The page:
Skip Yowell Leadership Lesson 2: Sometimes You Find Success By Taking a Detour
A side job and happenstance led this Future Leader to his work-life happy place.
It sounds simple enough. Ben Christensen, a lifelong fly fisherman and native Montanan, wanted to work for a company he knew and loved. But the route he took was anything but straightforward.
For much of his professional career, Christensen had specialized in Chinese markets and investments. He lived in Beijing and worked in commercial real estate, then focused on investment opportunities in Shanghai for a $60 million VC fund. Along the way, he took a side job translating for the Chinese minister of technology at a conference in Bozeman and crashed with an old friend, who happened to work for Simms Fishing Products. That friend introduced Christensen to Simms owner K.C. Walsh, and they agreed to stay in touch.
Eighteen months later, after having their first of three children, Christensen and his wife moved back to Montana to raise their family. He took a finance job at Simms. A couple of promotions later, he’s Simms’ director of global sales and financial planning.
Christensen still spends four to six weeks a year in Asia, visiting Simms’ factories in China, Vietnam, the Philippines and Malaysia (the company also manufactures in South Carolina, southern California, and Bozeman). He uses his Chinese regularly to conduct global business but from a ski town not a skyscraper.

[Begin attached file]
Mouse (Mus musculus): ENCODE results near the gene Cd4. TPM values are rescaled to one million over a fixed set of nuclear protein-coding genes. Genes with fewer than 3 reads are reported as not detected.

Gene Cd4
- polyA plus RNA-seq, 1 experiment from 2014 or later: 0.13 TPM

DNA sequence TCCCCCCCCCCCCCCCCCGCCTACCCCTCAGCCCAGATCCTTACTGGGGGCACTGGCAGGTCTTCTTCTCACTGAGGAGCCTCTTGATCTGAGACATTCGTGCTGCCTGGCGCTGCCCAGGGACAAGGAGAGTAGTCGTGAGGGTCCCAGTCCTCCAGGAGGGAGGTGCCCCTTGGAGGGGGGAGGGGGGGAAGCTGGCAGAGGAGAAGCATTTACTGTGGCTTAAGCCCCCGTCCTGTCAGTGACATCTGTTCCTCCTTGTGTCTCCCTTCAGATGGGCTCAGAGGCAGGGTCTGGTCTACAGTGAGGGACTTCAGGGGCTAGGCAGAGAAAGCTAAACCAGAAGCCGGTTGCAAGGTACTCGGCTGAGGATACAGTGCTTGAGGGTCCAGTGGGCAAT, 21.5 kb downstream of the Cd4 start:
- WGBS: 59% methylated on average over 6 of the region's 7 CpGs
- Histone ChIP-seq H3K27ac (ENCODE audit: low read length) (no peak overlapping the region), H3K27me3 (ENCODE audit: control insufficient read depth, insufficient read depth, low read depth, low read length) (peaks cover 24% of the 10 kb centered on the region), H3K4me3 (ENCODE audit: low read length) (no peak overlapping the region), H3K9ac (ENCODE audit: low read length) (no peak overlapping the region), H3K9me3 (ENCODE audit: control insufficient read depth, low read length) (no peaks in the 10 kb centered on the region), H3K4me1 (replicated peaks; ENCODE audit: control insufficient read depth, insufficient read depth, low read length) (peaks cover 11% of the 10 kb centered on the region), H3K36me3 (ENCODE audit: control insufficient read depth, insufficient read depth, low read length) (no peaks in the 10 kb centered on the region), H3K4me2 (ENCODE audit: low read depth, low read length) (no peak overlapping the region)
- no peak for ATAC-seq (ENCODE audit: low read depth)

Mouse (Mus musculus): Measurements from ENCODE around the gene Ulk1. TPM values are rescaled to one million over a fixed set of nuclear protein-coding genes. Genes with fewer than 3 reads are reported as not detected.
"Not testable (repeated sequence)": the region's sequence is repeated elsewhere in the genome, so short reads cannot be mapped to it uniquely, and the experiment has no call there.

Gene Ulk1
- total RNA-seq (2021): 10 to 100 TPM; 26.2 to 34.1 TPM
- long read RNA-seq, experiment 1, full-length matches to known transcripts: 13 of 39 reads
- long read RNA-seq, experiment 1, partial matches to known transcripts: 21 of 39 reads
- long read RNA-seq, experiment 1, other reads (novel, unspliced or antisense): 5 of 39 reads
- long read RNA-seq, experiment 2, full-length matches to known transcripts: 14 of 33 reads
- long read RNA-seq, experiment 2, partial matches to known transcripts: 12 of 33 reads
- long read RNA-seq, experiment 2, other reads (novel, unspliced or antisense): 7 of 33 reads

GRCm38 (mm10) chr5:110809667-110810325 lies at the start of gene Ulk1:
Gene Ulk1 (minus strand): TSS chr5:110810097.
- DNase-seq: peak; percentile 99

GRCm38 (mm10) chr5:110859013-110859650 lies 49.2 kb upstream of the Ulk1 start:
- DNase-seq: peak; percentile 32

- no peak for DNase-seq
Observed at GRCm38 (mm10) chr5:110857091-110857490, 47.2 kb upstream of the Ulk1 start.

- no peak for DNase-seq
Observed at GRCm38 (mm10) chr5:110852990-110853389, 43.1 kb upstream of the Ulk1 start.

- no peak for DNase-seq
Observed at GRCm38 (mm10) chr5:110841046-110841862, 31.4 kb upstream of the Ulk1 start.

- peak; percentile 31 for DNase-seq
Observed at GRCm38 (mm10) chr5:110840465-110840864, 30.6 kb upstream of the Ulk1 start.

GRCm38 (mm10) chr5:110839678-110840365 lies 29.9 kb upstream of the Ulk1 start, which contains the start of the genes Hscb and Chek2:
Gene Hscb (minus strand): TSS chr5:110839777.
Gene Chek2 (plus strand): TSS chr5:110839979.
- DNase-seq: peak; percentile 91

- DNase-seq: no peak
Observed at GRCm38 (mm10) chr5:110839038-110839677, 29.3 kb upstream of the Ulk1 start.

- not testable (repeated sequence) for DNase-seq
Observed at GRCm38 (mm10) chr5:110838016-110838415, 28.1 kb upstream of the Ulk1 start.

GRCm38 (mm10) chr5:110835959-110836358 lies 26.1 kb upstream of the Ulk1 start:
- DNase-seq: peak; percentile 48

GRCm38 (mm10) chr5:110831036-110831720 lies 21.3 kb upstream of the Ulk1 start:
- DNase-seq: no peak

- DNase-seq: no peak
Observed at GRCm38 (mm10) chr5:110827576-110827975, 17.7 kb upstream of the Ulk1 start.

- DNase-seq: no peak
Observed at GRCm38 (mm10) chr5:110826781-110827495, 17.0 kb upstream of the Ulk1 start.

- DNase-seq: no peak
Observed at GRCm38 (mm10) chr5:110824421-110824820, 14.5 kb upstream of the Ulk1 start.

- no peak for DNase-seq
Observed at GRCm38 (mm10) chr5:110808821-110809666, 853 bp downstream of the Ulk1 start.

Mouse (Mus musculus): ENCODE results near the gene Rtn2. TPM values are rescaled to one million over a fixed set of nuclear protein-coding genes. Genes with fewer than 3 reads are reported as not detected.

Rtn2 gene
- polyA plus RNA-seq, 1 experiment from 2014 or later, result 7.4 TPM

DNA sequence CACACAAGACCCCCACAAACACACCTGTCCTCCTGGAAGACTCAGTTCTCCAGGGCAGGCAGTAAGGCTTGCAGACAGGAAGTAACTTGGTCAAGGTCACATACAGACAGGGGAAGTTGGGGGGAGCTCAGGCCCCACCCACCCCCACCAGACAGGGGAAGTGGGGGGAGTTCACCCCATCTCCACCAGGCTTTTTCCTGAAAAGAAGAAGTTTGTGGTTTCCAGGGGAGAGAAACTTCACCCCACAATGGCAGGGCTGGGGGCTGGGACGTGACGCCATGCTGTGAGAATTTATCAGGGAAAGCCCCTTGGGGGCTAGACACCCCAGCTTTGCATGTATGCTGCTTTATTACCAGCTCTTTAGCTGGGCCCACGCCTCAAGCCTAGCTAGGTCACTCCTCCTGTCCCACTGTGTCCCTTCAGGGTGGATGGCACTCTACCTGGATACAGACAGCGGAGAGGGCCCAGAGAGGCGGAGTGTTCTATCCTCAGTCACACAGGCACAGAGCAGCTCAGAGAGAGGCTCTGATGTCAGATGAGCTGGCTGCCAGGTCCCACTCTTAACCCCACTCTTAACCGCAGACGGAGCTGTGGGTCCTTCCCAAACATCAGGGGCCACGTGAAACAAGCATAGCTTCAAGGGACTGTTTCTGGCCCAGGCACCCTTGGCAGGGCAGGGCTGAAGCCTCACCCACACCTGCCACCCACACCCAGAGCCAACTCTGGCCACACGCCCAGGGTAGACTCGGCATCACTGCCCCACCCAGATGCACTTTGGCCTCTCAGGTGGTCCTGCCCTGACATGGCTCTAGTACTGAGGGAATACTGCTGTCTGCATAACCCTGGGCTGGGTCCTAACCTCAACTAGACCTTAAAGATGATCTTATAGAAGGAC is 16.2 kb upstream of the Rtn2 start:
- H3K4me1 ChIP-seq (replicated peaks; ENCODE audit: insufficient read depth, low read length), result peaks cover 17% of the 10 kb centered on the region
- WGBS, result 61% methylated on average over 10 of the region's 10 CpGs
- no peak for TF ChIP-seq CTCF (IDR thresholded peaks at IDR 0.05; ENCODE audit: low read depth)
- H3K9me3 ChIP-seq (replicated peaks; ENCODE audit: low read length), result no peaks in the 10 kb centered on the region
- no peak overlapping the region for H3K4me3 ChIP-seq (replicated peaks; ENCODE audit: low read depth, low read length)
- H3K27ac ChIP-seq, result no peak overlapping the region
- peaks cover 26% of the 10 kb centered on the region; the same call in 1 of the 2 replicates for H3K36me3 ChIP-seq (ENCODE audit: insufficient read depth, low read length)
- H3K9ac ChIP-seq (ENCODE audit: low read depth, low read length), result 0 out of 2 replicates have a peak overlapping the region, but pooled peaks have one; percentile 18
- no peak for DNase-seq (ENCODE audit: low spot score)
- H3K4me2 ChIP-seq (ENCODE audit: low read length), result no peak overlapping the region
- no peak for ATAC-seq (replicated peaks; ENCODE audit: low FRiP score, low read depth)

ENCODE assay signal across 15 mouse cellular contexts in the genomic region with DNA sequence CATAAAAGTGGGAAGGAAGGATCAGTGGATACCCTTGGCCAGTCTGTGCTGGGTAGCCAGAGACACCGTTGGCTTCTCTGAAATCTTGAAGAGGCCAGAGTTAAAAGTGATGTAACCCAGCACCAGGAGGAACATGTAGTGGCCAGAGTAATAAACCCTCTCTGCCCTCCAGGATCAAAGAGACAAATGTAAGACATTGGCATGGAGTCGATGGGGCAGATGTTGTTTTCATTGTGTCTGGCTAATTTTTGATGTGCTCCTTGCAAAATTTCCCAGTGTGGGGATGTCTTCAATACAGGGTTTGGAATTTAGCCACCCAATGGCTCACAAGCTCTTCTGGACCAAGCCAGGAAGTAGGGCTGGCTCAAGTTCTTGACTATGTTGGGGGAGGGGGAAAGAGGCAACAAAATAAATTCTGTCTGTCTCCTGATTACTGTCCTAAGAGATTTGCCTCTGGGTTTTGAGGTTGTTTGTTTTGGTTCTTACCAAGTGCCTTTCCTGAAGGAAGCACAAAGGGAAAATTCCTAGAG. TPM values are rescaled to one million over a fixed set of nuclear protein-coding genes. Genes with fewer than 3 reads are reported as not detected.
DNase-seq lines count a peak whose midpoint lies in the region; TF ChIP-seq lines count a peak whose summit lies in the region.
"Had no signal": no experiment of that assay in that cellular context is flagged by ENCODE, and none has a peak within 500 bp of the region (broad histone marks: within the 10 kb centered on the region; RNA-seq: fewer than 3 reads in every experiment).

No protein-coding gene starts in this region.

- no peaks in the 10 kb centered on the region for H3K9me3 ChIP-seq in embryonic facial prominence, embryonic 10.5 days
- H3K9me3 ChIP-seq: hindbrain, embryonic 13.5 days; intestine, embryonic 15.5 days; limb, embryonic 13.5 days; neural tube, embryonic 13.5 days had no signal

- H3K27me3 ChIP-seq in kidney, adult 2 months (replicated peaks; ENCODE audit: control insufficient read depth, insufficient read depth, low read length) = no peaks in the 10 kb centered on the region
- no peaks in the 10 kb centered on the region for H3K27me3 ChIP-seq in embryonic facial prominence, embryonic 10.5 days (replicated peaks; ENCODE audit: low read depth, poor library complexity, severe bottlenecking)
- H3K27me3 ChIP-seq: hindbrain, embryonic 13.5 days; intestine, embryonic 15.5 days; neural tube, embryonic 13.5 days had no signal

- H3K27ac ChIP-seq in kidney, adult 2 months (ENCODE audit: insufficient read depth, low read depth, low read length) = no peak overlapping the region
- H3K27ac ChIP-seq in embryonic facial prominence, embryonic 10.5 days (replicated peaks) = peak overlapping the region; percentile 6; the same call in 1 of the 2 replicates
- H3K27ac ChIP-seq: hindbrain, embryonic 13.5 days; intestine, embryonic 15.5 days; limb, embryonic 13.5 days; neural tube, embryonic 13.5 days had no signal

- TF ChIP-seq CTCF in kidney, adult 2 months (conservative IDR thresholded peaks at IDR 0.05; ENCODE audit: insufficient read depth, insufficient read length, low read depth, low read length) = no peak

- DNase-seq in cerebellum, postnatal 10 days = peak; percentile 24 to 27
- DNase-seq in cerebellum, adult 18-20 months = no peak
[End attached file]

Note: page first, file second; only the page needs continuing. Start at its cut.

“[The job is] the center of my Venn diagram,” Christensen says. “It gives me the opportunity to work in the fly fishing industry, raise a family in Montana, and work for a growing company.” (Simms has enjoyed steady double-digit growth since he started working there, Christensen says.)
“[The job is] the center of my Venn diagram. It gives me the opportunity to work in the fly fishing industry, raise a family in Montana, and work for a growing company.”
Applications for the 2017 class of Skip Yowell Future Leaders will open up later this Fall. Watch out for more stories and news about the program.
The connections he’s made have not only been good for networking but directly beneficial to his business. Early in the program, Christensen got to talking with Ali Kenney, director of global sustainability at Burton Snowboards and an expert on responsible manufacturing. Christensen knew Simms’ factories held compliance certifications, but he’d always wanted to do more to ensure maximum sustainability. He worried how much it would cost to assemble an internal team, however.
Kenney recommended he consult a third-party compliance office. “There was a personal passion that [Ali] brought to that conversation that made me feel like it’s not just a box you check in your job, but something bigger,” Christensen says. “I feel more confident doing this knowing I can talk to people who’ve done it before.”
Inspired and empowered by Kenney, Christensen put compliance audit outsourcing on his to-do list, and he hopes to have revamped guidelines for all of Simms’ vendors by mid-August. Such is the power of casual conversation among young industry change agents.